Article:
A federal judge in Nevada has thrown out the Obama administration’s approval of what was projected to be the Silver State’s largest wind power project, ruling that the Interior Department did not properly evaluate potential impacts to golden eagles and Mojave Desert tortoises.
The world’s largest wind turbine maker Vestas Wind Systems expects an extension of a production tax credit (PTC) for wind farms developers in the United States to be approved before the end of year, its chief financial officer said. “The first approval of the PTC passed greatly in favour of wind. The final outcome is likely to come at the same time as last year, in December,” Marika Fredriksson told Reuters by phone.
Nearly every state has taken a side in the court battle that will determine the fate of President Obama’s signature climate change policy. Yesterday, 18 states led by New York and several cities asked a federal court to allow them to defend U.S. EPA’s Clean Power Plan, a rule to cut greenhouse gas emissions from existing power plants. That pits them against 26 other states and a wide range of industry groups that have asked the U.S. Court of Appeals for the District of Columbia Circuit to strike down the rule.
“I can’t recall a Clean Air Act rule, or other EPA rule, that had 44 states in the mix,” said Joe Stanko, an attorney at Hunton & Williams.
A legal battle is brewing in Washington over President Barack Obama’s plan to reduce greenhouse gas emissions, setting states economically dependent on fossil fuels against those already suffering from longer droughts, stronger storms and higher seas. A coalition of 18 states filed motions Wednesday seeking to defend the Clean Power Plan, responding to lawsuits filed last month against the Environmental Protection Agency. Led by New York and California, they are joined by municipalities and urban counties largely led by Democrats, including New York City, Chicago and South Miami. Twenty-five mostly Republican states, led by Texas and West Virginia, oppose the new carbon-cutting rules as an “unlawful power grab” they claim will kill jobs and drive up electricity costs. Also suing the EPA are several utilities, the National Mining Association and Murray Energy Corp., the nation’s largest privately owned coal company.
The backers of a controversial California wind farm blamed for killing thousands of birds over the past three decades have announced they are shutting down the facility, earning cautious praise and plenty of skepticism from conservation groups and federal regulators. The Altamont Winds project located in one of the nation’s heaviest winter bird migration corridors, Altamont Pass, shut off all 828 wind turbines last weekend. The 83-megawatt wind farm and others in the area are required to shut down from Nov. 1 to Feb. 15, 2016, during the height of the bird migration season.
IN less than a month, delegates from more than 190 countries will convene in Paris to finalize a sweeping agreement intended to constrain human influence on the climate. But any post-meeting celebration will be tempered by two sobering scientific realities that will weaken the effectiveness of even the most ambitious emissions reduction plans that are being discussed.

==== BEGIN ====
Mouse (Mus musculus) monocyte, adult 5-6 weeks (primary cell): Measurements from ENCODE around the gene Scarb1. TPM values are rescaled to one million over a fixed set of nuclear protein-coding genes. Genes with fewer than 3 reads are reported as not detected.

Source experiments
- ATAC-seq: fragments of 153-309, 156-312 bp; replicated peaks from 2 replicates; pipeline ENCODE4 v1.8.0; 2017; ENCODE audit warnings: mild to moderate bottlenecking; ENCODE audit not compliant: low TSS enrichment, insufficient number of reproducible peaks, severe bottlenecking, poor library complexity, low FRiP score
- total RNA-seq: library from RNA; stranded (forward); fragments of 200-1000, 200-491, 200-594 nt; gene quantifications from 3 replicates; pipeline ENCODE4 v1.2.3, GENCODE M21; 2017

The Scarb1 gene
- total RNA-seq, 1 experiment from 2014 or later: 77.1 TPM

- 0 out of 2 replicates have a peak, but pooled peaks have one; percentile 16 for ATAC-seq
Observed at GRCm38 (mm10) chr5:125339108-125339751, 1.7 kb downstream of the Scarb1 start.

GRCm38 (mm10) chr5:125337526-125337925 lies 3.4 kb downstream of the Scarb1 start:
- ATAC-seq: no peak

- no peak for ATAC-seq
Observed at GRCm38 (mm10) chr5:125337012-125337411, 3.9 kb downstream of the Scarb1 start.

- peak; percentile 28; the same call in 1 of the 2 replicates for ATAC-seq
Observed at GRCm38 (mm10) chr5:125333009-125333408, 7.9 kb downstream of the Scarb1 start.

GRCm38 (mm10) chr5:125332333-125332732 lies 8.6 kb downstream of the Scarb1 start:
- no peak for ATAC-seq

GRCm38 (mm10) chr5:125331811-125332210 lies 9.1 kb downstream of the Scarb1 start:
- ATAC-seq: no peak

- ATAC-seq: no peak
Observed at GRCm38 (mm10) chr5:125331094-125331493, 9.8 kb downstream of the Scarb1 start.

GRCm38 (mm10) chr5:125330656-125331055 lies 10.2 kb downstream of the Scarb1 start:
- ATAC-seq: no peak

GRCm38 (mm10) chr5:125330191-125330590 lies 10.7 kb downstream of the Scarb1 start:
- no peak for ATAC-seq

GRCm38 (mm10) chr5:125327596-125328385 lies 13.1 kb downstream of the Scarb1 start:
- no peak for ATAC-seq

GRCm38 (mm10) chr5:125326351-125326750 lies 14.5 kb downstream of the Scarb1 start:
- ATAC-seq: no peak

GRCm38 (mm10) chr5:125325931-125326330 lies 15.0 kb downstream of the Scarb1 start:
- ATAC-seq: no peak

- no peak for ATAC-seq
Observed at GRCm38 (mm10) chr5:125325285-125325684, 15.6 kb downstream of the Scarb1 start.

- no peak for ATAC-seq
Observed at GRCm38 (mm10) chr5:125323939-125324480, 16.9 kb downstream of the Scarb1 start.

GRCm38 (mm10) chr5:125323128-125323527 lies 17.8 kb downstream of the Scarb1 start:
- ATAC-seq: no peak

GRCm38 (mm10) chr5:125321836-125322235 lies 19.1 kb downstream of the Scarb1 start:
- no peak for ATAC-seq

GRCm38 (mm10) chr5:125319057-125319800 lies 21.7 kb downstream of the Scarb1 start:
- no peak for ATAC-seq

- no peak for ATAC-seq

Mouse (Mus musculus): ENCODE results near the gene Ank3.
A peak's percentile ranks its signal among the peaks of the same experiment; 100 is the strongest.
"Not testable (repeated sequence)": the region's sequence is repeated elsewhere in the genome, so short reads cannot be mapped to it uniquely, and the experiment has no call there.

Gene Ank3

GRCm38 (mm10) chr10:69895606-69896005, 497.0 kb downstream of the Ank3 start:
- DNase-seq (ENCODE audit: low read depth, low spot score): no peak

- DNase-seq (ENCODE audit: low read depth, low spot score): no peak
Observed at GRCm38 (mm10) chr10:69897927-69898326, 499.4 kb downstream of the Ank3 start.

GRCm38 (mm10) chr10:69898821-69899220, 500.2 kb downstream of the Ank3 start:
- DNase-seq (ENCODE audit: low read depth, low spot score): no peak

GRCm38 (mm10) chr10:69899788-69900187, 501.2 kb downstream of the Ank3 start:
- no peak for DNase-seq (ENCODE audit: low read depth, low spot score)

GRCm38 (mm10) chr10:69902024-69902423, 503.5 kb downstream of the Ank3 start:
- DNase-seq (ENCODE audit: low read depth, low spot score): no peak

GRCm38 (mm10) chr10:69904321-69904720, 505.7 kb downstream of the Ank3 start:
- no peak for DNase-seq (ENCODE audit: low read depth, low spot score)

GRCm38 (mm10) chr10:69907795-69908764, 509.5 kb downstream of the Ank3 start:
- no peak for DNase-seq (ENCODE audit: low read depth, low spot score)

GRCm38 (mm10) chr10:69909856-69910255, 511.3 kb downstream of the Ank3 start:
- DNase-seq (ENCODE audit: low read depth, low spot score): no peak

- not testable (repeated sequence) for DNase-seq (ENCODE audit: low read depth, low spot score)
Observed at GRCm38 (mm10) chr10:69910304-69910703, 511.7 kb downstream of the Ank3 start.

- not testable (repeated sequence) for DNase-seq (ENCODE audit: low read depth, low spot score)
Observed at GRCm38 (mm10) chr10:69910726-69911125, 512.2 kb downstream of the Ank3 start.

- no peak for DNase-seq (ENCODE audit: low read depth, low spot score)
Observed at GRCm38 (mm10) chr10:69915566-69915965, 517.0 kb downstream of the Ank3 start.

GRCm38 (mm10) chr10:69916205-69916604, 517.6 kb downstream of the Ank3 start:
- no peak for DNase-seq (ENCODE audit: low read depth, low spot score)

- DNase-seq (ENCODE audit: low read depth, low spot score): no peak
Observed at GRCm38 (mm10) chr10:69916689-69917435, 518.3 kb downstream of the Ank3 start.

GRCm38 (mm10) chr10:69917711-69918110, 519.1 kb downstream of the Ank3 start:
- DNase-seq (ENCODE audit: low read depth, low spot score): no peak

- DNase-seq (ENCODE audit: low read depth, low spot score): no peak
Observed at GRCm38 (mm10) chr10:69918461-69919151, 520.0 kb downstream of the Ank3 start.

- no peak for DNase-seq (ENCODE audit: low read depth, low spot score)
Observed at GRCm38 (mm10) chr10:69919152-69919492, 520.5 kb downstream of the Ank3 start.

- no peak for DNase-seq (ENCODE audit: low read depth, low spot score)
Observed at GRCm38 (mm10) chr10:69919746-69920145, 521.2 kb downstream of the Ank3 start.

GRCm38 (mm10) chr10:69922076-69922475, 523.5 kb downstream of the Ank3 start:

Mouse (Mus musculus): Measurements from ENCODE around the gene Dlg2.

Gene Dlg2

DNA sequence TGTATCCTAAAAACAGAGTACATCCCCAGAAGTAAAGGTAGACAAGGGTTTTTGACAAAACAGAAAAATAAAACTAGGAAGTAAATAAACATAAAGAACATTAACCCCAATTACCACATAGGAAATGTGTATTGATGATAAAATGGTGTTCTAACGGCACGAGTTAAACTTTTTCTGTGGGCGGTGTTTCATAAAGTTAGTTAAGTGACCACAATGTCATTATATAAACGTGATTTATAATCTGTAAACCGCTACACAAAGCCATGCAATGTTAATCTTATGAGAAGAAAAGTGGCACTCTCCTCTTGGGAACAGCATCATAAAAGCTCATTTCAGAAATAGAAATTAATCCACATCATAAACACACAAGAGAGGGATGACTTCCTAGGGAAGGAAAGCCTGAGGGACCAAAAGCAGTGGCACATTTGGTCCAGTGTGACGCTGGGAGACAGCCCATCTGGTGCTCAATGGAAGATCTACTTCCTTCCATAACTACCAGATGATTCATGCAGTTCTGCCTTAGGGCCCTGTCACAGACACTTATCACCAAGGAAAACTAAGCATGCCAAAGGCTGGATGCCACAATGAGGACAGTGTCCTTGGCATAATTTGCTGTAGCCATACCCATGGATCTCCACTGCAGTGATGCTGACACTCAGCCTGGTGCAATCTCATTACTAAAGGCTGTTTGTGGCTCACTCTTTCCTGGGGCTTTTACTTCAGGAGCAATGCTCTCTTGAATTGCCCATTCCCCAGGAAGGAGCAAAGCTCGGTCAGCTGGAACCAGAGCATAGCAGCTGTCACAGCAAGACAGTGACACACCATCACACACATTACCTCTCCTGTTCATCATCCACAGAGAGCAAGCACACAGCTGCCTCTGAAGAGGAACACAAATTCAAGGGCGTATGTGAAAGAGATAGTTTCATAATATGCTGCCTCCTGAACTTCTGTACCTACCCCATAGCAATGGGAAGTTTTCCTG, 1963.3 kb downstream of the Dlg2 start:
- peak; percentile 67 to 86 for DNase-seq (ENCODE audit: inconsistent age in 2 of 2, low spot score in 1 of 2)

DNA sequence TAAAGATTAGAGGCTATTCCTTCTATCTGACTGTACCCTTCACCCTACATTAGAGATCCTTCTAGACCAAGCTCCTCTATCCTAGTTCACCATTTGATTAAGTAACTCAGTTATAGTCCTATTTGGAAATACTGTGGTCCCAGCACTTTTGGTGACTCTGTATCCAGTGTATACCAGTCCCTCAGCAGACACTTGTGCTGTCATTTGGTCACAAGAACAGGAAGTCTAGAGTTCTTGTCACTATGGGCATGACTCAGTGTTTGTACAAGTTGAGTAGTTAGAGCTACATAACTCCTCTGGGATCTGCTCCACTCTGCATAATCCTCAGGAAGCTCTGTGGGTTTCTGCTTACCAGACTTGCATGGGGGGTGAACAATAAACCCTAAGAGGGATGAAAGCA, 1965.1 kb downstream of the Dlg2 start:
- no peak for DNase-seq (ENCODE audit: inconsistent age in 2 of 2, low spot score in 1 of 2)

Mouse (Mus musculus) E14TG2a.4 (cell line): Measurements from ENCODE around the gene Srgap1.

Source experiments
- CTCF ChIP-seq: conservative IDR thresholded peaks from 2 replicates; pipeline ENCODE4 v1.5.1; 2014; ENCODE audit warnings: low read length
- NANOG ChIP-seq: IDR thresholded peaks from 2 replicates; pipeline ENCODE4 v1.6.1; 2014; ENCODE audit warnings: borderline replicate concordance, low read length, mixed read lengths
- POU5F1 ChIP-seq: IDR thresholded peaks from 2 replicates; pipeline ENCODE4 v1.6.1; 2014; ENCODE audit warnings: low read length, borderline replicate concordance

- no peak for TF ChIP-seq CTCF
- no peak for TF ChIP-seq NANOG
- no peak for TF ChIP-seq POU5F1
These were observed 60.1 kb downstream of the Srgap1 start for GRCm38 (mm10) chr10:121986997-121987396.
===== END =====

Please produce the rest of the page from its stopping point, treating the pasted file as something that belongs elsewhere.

A startup that wants to build a 25 megawatt wind farm near Greycliff in Sweet Grass County claims it’s been frustrated at every turn by resistance from NorthWestern Energy and the state’s all-Republican Public Service Commission. Tuesday morning Greycliff Wind Energy appealed to the PSC to throw out an existing state rule that it says the electric utility has used to stymie the efforts of wind power developers.
A study by Stanford University professor Marc Jacobson says every state in the U.S. could get 100% of its energy from renewable sources by the year 2050 – and save money in the process. In Michigan, most of that power would come from the state’s most abundant renewable resource: wind. Forty percent of the state’s electric needs could be met with on-shore wind power, according to Jacobson’s analysis, and 31% from off-shore wind power.
West Virginia and 22 other states challenged U.S. EPA rules for new power plants in court today, marking the latest attack in a multifront war against the agency’s climate change policies. The coalition of 23 states submitted a petition asking a federal appeals court to strike down a new EPA rule that sets the first-ever carbon dioxide emission standards for new and modified power plants.
In the push for a better battery, many in the industry are finding that the biggest challenges aren’t in chemistry and physics, but in regulations and market forces. Currently, the opportunities for a cheaper, more efficient way to store electricity are booming. Market research firm IHS Inc. reported that grid-level energy storage is on track to reach 40 gigawatts in capacity by 2022, a hundredfold increase from 2013. Meanwhile, global light-duty electric vehicle sales are expected to increase from 2.1 million in 2014 to 6.3 million in 2020, according to Navigant Research.